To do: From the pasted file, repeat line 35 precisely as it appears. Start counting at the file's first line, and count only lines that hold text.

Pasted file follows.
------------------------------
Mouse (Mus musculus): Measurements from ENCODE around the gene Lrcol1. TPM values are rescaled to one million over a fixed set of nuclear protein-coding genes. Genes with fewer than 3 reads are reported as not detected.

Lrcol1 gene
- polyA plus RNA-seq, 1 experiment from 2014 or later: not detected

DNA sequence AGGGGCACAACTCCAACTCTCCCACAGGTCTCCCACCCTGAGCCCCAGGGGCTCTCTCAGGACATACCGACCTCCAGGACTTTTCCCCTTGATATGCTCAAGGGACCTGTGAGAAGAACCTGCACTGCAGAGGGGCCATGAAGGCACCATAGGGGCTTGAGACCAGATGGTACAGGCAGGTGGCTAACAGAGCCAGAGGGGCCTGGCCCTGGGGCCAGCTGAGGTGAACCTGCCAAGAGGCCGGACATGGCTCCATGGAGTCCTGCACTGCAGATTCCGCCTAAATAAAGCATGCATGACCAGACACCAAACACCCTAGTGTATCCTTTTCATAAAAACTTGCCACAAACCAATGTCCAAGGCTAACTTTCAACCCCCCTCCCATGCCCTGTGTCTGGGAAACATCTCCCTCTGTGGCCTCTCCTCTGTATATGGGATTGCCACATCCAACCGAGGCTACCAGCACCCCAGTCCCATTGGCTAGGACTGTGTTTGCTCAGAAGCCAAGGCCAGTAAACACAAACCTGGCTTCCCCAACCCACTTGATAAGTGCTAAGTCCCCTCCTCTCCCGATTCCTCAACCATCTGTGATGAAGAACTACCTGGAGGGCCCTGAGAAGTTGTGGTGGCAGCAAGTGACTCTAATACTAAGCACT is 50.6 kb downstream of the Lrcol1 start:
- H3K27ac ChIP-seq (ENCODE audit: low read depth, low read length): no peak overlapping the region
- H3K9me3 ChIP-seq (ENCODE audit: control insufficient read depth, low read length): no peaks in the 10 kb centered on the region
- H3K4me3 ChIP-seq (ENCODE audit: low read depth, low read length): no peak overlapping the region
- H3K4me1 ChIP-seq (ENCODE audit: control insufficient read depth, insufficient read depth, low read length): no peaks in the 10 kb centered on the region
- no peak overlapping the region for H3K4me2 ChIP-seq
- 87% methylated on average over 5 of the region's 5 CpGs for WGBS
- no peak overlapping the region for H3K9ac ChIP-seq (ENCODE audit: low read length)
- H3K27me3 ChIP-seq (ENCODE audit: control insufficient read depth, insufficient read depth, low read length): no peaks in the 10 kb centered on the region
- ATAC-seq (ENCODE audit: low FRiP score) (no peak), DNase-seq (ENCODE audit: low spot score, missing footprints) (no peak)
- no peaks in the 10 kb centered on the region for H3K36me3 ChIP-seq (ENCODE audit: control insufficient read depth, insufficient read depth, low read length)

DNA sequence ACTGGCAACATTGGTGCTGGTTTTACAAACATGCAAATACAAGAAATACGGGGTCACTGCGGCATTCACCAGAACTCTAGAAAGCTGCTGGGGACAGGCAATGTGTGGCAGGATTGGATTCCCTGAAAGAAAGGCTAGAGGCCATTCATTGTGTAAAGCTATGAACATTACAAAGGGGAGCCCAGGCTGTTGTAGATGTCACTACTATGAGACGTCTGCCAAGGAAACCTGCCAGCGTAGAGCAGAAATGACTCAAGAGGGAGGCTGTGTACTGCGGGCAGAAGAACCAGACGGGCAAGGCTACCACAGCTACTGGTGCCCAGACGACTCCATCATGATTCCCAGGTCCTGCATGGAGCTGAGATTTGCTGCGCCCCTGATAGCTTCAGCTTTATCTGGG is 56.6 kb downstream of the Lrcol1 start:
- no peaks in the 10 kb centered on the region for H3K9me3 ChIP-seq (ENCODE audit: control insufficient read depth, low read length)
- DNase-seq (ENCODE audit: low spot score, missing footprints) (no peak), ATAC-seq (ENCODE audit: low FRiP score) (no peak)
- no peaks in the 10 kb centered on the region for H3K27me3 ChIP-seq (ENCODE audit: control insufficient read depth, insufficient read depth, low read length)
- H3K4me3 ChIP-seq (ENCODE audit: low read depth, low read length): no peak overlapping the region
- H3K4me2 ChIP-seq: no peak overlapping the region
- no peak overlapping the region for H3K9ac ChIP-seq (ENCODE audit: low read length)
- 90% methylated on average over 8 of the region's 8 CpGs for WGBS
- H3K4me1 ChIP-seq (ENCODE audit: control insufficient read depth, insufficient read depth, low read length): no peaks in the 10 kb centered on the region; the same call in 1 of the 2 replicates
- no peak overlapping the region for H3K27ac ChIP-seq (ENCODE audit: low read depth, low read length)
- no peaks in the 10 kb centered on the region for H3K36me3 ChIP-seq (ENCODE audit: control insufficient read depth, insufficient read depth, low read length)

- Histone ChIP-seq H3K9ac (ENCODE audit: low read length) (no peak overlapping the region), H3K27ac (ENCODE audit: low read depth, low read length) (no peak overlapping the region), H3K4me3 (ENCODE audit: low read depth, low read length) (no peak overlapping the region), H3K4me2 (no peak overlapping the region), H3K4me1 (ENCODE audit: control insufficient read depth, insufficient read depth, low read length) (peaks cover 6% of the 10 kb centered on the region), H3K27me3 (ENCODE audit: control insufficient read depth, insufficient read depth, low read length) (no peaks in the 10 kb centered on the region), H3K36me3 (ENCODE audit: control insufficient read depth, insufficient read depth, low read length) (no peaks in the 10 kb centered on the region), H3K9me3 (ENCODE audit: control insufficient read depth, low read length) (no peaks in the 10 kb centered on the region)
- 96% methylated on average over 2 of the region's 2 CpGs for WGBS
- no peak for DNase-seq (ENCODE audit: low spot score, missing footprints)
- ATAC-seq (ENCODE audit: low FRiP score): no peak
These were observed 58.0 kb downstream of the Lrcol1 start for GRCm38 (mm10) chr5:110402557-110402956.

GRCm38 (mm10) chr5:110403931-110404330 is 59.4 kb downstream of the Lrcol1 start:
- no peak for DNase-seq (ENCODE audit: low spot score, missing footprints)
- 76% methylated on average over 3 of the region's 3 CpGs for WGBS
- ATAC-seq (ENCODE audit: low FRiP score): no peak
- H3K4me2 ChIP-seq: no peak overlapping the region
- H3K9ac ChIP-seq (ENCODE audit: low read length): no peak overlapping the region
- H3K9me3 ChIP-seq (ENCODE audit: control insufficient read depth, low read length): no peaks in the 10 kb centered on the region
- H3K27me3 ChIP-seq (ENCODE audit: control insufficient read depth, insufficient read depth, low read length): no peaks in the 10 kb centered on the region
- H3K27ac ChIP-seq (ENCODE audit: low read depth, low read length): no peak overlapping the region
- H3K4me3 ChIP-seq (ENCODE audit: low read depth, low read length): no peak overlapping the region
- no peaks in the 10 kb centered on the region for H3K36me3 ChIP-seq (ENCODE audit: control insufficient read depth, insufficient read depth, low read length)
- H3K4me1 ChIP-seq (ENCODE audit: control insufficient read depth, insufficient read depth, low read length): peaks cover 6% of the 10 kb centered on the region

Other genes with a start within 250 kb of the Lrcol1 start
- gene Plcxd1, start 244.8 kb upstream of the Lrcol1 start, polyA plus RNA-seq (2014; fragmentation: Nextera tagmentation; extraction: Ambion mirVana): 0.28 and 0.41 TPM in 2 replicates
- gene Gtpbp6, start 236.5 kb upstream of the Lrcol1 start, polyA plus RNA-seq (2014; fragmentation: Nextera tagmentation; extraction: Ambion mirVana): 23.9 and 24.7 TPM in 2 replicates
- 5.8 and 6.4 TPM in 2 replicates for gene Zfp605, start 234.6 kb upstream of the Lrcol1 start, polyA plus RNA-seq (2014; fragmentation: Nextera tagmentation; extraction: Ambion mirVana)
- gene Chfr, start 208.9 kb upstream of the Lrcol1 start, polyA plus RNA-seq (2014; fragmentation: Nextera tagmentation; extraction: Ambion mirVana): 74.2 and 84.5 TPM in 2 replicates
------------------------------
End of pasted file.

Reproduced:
- H3K4me2 ChIP-seq: no peak overlapping the region